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Multicultural Week: Celebrating Diversity

mike davis with photo of freeman pollard

Mike Davis '81 with a photo of his SAU mentor, the late Freeman Pollard, PhD

March 2016


As St. Ambrose celebrates an increasingly diverse campus during Multicultural Week 2016, the annual Freeman Pollard Scholarship Breakfast helps to remind us that reaching back to help others achieve their dreams is an essential part of enhancing campus diversity. It is an equally vital tool for achieving social justice.

More than 120 undergraduate minority students are attending St. Ambrose this year with assistance from the Freeman Pollard Minority Scholarship fund. Among them are Briana Carlson-Morales, a junior from Chicago studying secondary English education, and Demetrius Morrow, a sophomore from Chicago, who is pursuing a degree in industrial engineering. Each shared their stories — and their gratitude — with donors and past alumni recipients of the Freeman Pollard Scholarship assistance at a breakfast on March 29 at the Rogalski Center.

"It has been one great day after another," Morrow, a wide receiver on the SAU football team, said of his experience. "This scholarship program is a lifeline for minority students."

Morales described nothing but "busy days" at St. Ambrose. She is the founder of an SAU chapter of the National Society of Leadership and Success (NSLS) honor society that already includes 350 members, and is the president this year of the Multicultural Affairs Community Action (MACA) group. She also is active in campus ministry and its service missions. She is an ambassador for Catholic Relief Services. Morales coaches literacy at an alternative school in Rock Island, Ill., where she also has launched a mentoring program for at-risk youth that is staffed primarily by members of the SAU NSLS chapter. This year, she took a Study Abroad trip to Poland, where she studied Pope John Paul II. She intends to teach inner-city children and is pursuing a summer fellowship at a charter prep school in Boston.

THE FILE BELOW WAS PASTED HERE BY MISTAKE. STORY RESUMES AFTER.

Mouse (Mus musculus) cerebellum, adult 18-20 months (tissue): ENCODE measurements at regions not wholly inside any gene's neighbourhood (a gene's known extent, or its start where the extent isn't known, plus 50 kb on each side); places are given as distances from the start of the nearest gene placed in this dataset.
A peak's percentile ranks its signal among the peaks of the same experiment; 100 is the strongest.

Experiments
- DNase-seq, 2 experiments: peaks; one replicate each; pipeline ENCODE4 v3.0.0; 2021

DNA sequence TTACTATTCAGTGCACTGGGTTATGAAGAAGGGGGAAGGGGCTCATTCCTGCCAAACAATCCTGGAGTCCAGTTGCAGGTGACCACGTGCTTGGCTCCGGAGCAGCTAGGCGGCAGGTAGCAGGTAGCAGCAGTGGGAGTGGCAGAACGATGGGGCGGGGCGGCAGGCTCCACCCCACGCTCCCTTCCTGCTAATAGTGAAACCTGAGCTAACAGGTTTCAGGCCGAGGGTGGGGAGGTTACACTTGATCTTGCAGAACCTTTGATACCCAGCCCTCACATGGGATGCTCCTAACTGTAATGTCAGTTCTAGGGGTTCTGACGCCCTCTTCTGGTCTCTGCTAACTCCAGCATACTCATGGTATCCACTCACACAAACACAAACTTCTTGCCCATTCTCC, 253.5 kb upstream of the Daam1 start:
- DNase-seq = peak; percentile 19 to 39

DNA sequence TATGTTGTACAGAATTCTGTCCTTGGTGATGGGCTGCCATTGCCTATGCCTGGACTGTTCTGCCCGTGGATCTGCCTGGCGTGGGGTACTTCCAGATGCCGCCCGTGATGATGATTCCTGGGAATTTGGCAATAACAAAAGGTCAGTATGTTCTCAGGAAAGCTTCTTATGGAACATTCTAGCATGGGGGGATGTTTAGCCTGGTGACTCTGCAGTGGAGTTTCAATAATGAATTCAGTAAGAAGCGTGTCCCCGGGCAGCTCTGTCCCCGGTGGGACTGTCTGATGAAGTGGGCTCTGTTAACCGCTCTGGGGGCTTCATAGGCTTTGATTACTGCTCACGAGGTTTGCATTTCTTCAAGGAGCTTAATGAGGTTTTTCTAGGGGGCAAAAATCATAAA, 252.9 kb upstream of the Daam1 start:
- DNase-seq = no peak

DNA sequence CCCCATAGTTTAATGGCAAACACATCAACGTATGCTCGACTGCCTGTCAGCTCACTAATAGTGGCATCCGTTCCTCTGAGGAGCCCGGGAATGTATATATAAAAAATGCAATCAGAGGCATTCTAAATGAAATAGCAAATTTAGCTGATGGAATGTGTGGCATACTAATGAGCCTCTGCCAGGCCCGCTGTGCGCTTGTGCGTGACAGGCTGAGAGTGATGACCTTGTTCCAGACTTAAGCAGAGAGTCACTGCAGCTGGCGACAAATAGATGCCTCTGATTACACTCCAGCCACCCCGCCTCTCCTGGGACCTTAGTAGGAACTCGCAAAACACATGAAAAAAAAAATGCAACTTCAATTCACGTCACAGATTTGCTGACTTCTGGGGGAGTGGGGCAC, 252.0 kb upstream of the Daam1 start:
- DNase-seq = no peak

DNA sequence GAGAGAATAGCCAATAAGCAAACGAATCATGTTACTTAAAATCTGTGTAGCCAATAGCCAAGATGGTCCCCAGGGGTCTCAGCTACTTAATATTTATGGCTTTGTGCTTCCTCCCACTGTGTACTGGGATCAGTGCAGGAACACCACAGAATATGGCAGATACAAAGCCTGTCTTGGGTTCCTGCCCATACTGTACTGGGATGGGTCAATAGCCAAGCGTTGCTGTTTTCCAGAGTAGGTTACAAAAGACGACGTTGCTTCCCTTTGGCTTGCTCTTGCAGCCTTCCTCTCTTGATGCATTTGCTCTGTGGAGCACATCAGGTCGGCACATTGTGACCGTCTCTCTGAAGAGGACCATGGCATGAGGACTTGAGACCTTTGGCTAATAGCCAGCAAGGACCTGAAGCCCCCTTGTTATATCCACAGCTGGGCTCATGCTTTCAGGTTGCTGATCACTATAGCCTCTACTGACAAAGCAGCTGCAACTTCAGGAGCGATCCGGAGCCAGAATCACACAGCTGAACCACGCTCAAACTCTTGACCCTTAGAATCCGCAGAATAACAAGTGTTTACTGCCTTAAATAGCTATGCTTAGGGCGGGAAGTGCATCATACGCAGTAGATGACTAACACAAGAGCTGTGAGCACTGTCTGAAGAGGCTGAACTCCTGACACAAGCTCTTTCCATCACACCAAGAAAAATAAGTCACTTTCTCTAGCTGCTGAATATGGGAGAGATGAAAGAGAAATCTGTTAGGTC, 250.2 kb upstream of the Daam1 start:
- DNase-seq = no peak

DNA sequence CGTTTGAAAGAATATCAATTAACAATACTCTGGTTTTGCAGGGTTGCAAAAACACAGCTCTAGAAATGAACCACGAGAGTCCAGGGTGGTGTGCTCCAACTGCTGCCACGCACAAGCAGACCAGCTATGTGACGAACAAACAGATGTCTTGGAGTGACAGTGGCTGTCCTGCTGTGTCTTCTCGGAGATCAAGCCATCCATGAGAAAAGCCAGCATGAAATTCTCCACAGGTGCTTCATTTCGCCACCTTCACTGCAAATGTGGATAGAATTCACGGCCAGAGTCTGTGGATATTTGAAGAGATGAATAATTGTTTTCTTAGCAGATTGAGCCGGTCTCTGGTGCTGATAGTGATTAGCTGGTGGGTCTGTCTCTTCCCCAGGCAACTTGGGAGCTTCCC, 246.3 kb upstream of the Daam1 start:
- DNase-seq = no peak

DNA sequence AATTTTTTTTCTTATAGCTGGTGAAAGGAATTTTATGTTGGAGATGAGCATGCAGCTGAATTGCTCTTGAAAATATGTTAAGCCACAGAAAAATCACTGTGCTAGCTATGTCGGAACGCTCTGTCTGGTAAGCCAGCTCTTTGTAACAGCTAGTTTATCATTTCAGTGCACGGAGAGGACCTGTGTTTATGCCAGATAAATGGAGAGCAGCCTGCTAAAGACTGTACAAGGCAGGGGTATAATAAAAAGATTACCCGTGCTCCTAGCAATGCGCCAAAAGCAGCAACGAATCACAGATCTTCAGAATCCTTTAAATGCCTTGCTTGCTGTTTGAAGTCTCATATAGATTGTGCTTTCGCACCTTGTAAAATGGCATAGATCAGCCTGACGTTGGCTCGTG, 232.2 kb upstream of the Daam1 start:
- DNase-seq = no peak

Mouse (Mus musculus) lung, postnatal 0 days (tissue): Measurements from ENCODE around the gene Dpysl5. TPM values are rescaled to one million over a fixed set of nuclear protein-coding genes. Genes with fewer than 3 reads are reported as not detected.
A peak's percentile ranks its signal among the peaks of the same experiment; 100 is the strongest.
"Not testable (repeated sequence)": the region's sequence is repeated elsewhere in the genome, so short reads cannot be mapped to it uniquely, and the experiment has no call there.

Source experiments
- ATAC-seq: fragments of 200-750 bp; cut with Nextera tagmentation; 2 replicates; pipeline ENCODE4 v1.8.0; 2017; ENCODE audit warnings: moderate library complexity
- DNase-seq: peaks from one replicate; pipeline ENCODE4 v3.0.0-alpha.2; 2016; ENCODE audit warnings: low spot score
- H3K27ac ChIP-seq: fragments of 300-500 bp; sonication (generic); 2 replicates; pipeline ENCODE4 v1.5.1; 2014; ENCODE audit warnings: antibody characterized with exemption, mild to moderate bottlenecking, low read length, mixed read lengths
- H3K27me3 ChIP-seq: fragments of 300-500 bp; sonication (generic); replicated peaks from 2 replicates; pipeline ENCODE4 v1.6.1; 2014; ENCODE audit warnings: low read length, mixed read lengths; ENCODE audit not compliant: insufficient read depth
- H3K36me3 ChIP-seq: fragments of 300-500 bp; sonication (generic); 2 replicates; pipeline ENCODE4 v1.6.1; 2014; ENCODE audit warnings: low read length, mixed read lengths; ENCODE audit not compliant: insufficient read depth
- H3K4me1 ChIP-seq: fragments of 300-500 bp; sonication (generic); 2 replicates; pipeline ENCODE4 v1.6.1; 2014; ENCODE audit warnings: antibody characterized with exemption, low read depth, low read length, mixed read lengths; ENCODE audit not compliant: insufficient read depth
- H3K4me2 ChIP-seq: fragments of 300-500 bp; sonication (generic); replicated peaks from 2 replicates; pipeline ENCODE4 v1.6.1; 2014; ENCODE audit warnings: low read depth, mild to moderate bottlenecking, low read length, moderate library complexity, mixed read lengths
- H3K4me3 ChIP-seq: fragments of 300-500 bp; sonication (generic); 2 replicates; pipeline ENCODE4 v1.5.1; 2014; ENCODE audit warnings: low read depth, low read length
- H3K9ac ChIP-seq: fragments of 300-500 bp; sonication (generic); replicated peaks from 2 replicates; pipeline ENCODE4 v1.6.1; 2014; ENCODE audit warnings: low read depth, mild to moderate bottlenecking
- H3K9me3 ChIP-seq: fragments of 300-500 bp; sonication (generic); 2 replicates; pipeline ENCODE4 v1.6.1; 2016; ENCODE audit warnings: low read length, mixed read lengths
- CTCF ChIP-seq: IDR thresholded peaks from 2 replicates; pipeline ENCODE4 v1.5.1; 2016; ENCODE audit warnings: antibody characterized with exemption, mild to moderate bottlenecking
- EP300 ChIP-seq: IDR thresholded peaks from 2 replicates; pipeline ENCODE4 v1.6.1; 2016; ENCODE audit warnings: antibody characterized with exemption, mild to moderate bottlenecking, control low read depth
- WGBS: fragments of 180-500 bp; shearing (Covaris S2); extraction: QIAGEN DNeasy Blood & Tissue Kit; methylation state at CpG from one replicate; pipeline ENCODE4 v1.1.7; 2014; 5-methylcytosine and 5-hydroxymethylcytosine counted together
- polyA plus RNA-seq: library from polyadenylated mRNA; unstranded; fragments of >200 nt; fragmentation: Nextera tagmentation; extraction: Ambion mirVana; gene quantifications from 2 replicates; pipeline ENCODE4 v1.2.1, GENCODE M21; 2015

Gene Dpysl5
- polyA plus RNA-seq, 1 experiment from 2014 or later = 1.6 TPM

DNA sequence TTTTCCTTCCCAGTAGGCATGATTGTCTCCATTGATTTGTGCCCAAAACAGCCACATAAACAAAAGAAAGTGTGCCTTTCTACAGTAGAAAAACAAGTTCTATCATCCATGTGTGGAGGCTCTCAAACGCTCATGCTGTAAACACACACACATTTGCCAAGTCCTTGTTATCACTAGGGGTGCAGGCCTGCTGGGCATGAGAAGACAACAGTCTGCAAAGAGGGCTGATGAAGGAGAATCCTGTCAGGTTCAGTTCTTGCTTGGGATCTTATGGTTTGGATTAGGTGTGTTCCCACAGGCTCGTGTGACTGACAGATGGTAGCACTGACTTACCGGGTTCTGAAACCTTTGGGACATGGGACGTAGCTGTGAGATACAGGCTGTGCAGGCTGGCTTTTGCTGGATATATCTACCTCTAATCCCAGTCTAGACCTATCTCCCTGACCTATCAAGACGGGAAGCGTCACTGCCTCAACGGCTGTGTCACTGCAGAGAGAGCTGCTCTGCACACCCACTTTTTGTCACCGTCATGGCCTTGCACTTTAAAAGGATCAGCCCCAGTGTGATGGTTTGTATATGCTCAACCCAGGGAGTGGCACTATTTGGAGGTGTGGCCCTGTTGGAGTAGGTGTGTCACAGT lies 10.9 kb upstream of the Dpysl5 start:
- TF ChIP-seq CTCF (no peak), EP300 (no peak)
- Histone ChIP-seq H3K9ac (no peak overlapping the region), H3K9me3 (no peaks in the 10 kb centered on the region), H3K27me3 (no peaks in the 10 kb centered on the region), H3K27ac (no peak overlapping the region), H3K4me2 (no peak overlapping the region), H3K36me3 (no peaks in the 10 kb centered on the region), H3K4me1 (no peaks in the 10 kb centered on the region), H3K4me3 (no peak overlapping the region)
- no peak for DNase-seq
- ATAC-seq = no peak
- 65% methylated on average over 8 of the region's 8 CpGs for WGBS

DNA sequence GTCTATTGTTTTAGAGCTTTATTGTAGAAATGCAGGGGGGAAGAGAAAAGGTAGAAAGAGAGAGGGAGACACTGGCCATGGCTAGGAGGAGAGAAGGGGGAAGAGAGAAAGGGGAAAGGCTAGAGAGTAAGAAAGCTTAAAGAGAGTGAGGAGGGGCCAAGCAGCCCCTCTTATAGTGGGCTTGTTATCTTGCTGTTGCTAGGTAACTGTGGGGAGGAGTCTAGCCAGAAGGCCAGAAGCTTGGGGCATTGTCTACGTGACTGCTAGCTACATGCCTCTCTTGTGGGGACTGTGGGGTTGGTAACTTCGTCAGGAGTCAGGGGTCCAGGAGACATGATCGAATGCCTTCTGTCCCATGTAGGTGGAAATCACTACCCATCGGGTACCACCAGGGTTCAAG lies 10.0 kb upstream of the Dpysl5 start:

Morales bravely described growing up in poverty — but not in despair. She is proud to be among the largest growing minority population at St. Ambrose, but also noted that Hispanics currently comprise only nine percent of the American population with bachelor's degrees. 

"As a first-generation Latina attending St. Ambrose, the support and resources available to me because of this scholarship, and the people who would do anything to see us succeed, have been life-changing," she said. "There is never a moment when I second-guess whether this was the right place for me, nor have I ever doubted the tremendous care and support I've received from faculty, staff and administration. St. Ambrose University is a special place because everyone is given the same opportunities to succeed, a very important factor when we are talking about the minority community."

The increase in Hispanic students is particularly pleasing to Renee Rodriguez-Seline '96, '04 MBA, a Pollard Scholarship donor eager to reach back to assist minority students. "That speaks to my heart," she said.

Dartrell Lipscomb '94 also described a St. Ambrose experience during which he, like Morales, founded a campus organization, the Forum for Campus Unity. He also served as president of the Black Student Union. He met often  with President Emeritus Edward Rogalski, PhD, and said he learned a great deal about "how to interact with people of different opinions" as he worked to help St. Ambrose grow more racially diverse. An important aspect of his SAU experience didn't reveal itself, Lipscomb said, until he had enrolled in a master's program at the Humphrey School of Public Affairs at the University of Minnesota. "I found my St. Ambrose professors and classes had me overwhelmingly prepared for grad school," he said.

The breakfast audience also was moved by the story – and the rich gospel voice – of Miracle Leach '13, who will earn her Master of Social Work degree this spring. 

Mike Davis '81 spoke of his experience with professor Freeman Pollard, PhD, the first black professor at St. Ambrose, and a mentor to Davis as he earned his degree while serving in the Army at the Rock Island (Ill.) Arsenal and raising a young family. Said Davis, who grew up poor, "People think because you come from the projects you can't ever leave the projects and you can't change someone's life," Davis said. "Dr. Pollard convinced me that wasn't true."

Read more about Mike Davis' relationship with Dr. Pollard in a Spring 2015 Scene article.

MORE LIKE THIS:About SAU Students, Advancement Office, AmbroseZine, For Alumni, For Prospective Undergraduates, Video / Photo

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